‘Who was Steve Jobs?’

Who Was Steve Jobs? explores the life of Apple Inc.’s co-founder, Steve Jobs. It covers his journey from an adopted child to a leading creative entrepreneur. The book details his early electronics interest, partnership with Steve Wozniak, and how his vision for Apple transformed industries. It encourages kids to follow their passions and embrace innovative thinking.

‘The Story of Ruby Bridges’

The Story of Ruby Bridges tells of six-year-old Ruby, an icon of the Civil Rights Movement. Chosen as one of the first African American students to integrate into white schools in New Orleans in 1960, she faced daily hostility just for seeking an education. Her story teaches children that bravery knows no age, inspiring courage and determination.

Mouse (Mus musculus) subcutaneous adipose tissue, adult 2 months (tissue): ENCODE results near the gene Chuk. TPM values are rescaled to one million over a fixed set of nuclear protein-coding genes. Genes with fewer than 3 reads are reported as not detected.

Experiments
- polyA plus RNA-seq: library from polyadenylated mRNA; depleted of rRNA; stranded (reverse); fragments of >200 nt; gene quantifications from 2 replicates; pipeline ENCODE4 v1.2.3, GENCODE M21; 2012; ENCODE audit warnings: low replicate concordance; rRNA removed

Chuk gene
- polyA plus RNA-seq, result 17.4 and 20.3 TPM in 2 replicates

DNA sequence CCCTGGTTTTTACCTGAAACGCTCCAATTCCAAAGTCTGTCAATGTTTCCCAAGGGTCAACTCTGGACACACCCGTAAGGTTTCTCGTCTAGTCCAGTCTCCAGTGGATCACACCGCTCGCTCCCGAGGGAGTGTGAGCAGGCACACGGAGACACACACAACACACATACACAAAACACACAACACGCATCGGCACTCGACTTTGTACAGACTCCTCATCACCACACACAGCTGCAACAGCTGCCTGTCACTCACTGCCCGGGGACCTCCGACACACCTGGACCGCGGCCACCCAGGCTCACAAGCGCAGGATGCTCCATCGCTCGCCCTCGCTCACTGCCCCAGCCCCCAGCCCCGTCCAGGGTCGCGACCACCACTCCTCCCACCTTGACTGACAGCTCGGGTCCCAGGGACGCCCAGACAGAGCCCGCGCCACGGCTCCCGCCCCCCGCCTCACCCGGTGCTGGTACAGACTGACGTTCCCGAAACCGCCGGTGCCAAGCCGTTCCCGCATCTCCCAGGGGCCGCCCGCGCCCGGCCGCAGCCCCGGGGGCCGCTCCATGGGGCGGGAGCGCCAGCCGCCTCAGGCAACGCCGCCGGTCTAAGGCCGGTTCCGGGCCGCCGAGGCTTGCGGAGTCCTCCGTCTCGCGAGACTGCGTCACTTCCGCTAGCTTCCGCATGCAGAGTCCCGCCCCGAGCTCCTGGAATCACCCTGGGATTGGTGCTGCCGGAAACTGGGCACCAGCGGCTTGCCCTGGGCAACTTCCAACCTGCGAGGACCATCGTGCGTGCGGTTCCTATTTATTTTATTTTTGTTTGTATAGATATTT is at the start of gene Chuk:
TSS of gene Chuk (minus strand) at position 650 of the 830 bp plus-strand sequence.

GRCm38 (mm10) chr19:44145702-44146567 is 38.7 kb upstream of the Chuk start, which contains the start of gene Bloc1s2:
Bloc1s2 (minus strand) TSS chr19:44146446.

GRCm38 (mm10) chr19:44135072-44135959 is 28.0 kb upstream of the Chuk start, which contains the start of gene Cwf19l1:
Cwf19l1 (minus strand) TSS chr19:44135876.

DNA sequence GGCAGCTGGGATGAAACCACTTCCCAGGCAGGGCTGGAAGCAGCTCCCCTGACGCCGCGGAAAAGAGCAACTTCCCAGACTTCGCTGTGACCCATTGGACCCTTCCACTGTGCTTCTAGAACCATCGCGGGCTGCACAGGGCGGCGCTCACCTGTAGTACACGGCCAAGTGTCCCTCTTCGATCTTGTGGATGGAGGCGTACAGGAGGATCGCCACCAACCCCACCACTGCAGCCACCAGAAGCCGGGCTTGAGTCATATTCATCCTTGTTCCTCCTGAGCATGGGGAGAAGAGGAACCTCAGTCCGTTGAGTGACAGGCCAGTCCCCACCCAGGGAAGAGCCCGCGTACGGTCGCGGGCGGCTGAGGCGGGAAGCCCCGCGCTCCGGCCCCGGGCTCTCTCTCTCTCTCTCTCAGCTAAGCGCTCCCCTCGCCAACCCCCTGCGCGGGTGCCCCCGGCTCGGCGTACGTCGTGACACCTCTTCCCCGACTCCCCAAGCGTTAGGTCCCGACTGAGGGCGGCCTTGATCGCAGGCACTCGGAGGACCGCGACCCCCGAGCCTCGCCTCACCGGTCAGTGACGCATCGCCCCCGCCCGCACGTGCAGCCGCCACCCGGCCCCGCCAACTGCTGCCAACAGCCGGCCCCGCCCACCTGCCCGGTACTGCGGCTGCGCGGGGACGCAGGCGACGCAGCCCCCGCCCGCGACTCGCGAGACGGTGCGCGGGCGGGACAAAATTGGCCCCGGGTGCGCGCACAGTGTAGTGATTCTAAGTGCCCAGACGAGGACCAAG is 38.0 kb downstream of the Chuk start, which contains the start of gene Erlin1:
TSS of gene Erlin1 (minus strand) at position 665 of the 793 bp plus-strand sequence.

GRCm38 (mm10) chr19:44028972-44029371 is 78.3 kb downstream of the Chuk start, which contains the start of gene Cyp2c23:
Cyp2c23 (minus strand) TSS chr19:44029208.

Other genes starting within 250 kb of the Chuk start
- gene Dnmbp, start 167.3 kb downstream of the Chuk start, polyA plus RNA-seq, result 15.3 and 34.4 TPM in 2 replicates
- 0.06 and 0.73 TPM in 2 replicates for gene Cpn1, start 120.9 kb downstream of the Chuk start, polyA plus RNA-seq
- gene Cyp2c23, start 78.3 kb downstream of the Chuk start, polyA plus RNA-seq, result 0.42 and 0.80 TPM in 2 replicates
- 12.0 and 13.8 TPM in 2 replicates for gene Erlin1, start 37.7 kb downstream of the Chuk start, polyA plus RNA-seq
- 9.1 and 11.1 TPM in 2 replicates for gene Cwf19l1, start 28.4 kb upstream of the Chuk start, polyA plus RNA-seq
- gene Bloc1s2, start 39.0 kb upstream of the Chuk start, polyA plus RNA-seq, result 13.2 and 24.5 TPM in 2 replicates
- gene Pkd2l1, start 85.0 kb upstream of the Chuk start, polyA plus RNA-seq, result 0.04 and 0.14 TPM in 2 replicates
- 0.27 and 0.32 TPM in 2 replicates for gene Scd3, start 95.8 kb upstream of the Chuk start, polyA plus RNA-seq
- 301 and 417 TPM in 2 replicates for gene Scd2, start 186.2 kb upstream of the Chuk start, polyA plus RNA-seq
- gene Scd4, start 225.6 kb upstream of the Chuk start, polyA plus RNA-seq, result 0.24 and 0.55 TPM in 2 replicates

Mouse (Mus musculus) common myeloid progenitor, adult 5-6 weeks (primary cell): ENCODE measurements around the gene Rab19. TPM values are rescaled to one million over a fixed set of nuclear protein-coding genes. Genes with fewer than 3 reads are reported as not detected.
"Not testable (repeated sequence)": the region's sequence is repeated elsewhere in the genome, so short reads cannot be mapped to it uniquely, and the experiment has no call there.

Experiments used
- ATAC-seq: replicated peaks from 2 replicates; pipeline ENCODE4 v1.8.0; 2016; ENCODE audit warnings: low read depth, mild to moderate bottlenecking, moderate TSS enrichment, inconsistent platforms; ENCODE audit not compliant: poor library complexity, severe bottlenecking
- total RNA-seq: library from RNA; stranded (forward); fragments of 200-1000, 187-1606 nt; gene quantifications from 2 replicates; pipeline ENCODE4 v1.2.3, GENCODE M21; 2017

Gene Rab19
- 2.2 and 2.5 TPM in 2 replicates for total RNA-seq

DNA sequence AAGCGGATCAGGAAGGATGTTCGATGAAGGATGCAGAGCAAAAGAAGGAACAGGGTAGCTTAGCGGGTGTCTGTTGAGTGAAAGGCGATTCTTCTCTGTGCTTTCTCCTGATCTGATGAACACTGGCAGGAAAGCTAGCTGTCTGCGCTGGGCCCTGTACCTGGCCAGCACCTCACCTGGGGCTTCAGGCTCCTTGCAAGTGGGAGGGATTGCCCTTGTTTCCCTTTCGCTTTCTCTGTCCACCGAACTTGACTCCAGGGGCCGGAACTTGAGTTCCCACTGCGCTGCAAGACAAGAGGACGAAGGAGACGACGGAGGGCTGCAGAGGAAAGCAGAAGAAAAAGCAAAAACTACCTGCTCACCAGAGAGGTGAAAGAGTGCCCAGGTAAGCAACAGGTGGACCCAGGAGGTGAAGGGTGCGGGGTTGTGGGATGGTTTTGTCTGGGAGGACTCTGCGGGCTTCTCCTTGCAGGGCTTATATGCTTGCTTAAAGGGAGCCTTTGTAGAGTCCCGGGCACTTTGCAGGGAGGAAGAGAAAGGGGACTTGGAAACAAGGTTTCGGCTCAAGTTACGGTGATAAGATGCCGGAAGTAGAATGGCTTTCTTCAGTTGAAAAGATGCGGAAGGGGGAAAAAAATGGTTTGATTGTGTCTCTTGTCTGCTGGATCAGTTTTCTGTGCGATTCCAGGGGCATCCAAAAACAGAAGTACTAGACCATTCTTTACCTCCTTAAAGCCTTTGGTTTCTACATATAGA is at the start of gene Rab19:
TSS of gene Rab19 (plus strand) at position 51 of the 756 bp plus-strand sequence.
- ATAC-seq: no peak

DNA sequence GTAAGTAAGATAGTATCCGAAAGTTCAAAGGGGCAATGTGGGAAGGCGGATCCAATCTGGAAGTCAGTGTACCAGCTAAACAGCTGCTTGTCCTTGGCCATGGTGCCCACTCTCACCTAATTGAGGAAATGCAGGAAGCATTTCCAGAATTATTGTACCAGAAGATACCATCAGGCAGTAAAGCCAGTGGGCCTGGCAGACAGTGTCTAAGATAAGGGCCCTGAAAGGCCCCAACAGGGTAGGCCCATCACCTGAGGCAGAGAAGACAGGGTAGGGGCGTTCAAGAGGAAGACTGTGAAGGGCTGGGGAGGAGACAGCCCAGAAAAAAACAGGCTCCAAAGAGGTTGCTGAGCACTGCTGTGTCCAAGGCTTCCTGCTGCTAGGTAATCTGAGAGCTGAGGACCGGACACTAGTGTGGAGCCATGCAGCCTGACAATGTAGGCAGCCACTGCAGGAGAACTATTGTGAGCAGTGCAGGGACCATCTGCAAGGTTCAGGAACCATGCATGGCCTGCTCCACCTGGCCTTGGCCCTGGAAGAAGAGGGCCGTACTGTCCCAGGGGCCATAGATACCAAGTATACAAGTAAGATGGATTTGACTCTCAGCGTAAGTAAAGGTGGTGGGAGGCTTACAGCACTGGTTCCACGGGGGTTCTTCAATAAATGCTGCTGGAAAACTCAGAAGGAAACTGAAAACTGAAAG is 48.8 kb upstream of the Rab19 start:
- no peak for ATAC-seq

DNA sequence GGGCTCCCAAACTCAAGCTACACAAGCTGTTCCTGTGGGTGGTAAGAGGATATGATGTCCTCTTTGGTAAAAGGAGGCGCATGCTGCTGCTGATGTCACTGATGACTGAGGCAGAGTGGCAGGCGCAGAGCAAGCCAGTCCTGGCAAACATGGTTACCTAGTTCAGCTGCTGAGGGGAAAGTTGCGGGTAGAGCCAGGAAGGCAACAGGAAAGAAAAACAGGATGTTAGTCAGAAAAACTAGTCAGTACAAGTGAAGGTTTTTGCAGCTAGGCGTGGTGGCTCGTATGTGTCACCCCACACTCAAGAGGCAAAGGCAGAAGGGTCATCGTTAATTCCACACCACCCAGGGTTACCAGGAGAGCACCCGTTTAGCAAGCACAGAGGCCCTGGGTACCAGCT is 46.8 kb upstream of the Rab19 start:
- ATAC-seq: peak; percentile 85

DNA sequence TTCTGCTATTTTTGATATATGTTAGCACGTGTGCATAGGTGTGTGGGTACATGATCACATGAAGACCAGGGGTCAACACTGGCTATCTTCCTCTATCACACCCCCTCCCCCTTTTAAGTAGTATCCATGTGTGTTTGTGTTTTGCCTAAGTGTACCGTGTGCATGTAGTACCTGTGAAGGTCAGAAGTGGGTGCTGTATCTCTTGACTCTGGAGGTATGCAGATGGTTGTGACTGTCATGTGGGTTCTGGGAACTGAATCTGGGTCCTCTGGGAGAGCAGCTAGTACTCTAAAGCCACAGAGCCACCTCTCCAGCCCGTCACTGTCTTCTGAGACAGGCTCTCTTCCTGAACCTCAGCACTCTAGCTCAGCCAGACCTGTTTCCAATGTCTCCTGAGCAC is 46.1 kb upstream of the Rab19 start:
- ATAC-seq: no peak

‘There can be No Special Status for Public Officials’

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In an interview with Herta Däubler-Gmelin who served as Federal Minister of Justice from 1998 to 2002, and as a Member of the German Bundestag from 1972 to 2009.

BERLIN, Germany, May 28 2024 (IPS) – The chief prosecutor of the International Criminal Court (ICC), Karim Khan, last week requested arrest warrants for three Hamas leaders as well as for Israeli Prime Minister Benjamin Netanyahu and his Defence Minister Yoav Galant. They are accused of various war crimes and crimes against humanity. But what does this mean and where do things go from here?

This is a very significant first step towards being able to bring political and military leaders to court for the most serious crimes against humanity. For some time now, the office of the chief prosecutor of the International Criminal Court has also been conducting investigations in Israel and Gaza with the support of highly qualified external experts in international law.